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Deferred IO

Deferred IO is a way to delay and repurpose IO. It uses host memory as a
buffer and the MMU pagefault as a pretrigger for when to perform the device
IO. The following example may be a useful explanation of how one such setup

- userspace app like Xfbdev mmaps framebuffer
- deferred IO and driver sets up fault and page_mkwrite handlers
- userspace app tries to write to mmaped vaddress
- we get pagefault and reach fault handler
- fault handler finds and returns physical page
- we get page_mkwrite where we add this page to a list
- schedule a workqueue task to be run after a delay
- app continues writing to that page with no additional cost. this is
  the key benefit.
- the workqueue task comes in and mkcleans the pages on the list, then
 completes the work associated with updating the framebuffer. this is
  the real work talking to the device.
- app tries to write to the address (that has now been mkcleaned)
- get pagefault and the above sequence occurs again

As can be seen from above, one benefit is roughly to allow bursty framebuffer
writes to occur at minimum cost. Then after some time when hopefully things
have gone quiet, we go and really update the framebuffer which would be
a relatively more expensive operation.

For some types of nonvolatile high latency displays, the desired image is
the final image rather than the intermediate stages which is why it's okay
to not update for each write that is occurring.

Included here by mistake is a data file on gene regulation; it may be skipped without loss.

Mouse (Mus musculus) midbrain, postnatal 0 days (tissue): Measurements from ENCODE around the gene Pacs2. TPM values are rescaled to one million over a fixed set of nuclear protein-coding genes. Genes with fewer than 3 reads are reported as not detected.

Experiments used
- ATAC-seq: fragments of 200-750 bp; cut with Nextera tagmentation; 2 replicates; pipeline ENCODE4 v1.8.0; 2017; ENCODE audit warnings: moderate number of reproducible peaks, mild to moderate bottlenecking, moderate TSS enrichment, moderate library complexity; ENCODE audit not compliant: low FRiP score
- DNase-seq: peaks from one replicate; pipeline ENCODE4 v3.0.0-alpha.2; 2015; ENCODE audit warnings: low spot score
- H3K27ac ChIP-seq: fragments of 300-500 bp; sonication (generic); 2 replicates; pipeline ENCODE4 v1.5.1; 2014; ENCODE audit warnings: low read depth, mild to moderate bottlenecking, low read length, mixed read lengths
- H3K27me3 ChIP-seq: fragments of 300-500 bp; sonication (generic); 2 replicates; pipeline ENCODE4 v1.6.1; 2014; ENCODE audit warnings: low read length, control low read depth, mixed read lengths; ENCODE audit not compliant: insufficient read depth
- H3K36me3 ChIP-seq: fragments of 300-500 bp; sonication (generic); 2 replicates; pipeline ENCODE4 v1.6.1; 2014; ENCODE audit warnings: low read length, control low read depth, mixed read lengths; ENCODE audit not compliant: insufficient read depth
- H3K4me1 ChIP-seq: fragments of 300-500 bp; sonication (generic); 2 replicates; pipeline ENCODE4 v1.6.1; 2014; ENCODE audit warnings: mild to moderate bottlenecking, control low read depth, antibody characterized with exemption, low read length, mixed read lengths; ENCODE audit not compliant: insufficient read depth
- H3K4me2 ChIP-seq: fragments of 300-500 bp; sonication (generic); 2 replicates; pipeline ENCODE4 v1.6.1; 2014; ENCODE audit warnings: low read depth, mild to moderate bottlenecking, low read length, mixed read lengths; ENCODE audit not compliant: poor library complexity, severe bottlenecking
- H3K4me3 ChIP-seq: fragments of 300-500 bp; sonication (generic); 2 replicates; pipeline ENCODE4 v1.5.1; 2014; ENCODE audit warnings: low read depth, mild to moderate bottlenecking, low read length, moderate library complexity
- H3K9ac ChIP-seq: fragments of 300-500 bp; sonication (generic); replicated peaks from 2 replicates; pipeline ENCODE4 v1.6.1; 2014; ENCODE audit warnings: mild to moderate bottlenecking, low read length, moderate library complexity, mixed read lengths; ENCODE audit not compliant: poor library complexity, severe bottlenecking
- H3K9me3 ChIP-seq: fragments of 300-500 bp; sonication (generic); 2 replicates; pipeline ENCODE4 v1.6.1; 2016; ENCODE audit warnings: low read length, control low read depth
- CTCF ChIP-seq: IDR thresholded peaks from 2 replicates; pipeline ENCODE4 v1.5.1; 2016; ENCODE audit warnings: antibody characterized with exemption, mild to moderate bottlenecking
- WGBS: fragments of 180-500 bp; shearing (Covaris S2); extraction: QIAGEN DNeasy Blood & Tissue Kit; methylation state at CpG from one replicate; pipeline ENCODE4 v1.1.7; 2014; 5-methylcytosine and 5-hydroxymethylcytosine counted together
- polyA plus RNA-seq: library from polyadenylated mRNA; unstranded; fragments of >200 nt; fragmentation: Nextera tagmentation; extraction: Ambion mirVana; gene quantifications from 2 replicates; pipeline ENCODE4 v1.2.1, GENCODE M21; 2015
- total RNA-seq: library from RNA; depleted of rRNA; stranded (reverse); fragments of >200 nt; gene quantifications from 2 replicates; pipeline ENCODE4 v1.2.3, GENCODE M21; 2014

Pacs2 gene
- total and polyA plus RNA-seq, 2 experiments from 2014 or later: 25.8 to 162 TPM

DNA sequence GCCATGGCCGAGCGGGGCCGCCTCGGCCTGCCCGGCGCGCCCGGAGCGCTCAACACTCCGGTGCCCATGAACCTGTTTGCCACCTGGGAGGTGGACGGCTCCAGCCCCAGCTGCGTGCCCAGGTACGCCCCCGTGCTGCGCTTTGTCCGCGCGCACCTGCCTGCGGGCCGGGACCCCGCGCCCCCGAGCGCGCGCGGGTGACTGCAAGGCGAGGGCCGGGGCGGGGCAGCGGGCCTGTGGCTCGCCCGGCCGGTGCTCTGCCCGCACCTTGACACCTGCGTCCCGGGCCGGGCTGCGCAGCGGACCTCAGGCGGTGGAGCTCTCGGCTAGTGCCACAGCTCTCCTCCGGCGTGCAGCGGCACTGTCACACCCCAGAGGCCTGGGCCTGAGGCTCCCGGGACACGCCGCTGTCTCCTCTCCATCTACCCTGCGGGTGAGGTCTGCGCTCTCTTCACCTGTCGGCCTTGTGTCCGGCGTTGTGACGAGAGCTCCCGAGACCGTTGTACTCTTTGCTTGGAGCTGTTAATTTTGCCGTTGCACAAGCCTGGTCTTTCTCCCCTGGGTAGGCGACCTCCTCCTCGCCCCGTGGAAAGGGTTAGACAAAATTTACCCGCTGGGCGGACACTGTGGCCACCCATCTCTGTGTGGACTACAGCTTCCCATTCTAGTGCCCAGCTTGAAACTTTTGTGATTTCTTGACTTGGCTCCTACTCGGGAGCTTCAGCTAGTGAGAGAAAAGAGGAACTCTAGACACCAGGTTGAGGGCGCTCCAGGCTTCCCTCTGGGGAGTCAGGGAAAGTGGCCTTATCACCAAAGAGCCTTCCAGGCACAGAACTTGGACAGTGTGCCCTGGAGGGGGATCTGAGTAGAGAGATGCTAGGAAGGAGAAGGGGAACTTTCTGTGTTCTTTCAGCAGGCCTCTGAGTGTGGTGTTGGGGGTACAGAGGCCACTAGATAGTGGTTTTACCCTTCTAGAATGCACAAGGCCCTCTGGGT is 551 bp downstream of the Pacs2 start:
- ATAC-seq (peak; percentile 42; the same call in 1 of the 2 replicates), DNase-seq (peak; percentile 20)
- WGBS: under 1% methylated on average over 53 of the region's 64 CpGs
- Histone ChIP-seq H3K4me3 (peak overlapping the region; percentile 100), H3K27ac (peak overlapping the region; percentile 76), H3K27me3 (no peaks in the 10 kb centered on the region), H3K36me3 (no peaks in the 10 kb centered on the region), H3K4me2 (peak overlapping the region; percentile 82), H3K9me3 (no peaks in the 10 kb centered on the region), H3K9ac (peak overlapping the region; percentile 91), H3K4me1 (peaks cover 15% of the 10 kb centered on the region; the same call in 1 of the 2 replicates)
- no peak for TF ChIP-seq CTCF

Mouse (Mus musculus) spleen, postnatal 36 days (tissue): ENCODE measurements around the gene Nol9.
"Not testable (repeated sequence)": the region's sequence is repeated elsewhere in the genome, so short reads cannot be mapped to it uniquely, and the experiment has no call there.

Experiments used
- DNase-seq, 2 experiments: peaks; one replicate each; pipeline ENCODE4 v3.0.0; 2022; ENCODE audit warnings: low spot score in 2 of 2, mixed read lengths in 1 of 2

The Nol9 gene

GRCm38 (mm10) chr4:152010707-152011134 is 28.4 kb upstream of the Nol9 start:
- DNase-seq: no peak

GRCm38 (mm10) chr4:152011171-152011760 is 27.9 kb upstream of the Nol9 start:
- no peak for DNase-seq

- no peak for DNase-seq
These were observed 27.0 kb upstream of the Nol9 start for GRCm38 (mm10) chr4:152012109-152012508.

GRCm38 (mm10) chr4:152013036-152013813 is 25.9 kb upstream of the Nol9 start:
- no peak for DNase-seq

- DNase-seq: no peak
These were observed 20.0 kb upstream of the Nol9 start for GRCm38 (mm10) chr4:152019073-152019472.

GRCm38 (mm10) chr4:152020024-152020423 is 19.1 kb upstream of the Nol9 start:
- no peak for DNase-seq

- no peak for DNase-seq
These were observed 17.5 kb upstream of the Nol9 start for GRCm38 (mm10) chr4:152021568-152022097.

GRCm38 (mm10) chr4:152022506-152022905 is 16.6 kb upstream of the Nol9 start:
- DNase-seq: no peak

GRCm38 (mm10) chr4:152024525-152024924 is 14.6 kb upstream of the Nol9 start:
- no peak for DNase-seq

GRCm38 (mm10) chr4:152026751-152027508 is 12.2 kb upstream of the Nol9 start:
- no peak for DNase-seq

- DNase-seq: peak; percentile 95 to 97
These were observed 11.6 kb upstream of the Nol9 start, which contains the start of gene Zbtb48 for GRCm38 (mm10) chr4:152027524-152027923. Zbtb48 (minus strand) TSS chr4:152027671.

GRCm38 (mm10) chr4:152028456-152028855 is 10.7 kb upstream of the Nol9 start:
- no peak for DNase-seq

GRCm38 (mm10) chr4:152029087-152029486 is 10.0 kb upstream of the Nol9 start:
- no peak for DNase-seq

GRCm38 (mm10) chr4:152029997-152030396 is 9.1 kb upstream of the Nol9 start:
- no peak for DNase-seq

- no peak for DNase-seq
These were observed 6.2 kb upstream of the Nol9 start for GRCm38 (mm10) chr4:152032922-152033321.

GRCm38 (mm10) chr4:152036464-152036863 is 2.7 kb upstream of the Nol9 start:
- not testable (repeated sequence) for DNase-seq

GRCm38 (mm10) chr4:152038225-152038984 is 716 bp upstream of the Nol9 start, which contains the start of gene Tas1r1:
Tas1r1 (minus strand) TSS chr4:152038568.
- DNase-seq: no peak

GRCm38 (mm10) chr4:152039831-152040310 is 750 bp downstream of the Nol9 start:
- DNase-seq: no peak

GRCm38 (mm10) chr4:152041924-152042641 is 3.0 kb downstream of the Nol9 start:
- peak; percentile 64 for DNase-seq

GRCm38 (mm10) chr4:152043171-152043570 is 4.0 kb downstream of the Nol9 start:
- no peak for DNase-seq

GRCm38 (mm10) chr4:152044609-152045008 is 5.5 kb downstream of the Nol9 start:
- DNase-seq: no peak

It may be the case that this is useful in other scenarios as well. Paul Mundt
has mentioned a case where it is beneficial to use the page count to decide
whether to coalesce and issue SG DMA or to do memory bursts.

Another one may be if one has a device framebuffer that is in an usual format,
say diagonally shifting RGB, this may then be a mechanism for you to allow
apps to pretend to have a normal framebuffer but reswizzle for the device
framebuffer at vsync time based on the touched pagelist.

How to use it: (for applications)
No changes needed. mmap the framebuffer like normal and just use it.

How to use it: (for fbdev drivers)
The following example may be helpful.

1. Setup your structure. Eg:

static struct fb_deferred_io hecubafb_defio = {
	.delay		= HZ,
	.deferred_io	= hecubafb_dpy_deferred_io,

The delay is the minimum delay between when the page_mkwrite trigger occurs
and when the deferred_io callback is called. The deferred_io callback is
explained below.

2. Setup your deferred IO callback. Eg:
static void hecubafb_dpy_deferred_io(struct fb_info *info,
				struct list_head *pagelist)

The deferred_io callback is where you would perform all your IO to the display
device. You receive the pagelist which is the list of pages that were written
to during the delay. You must not modify this list. This callback is called
from a workqueue.

3. Call init
	info->fbdefio = &hecubafb_defio;

4. Call cleanup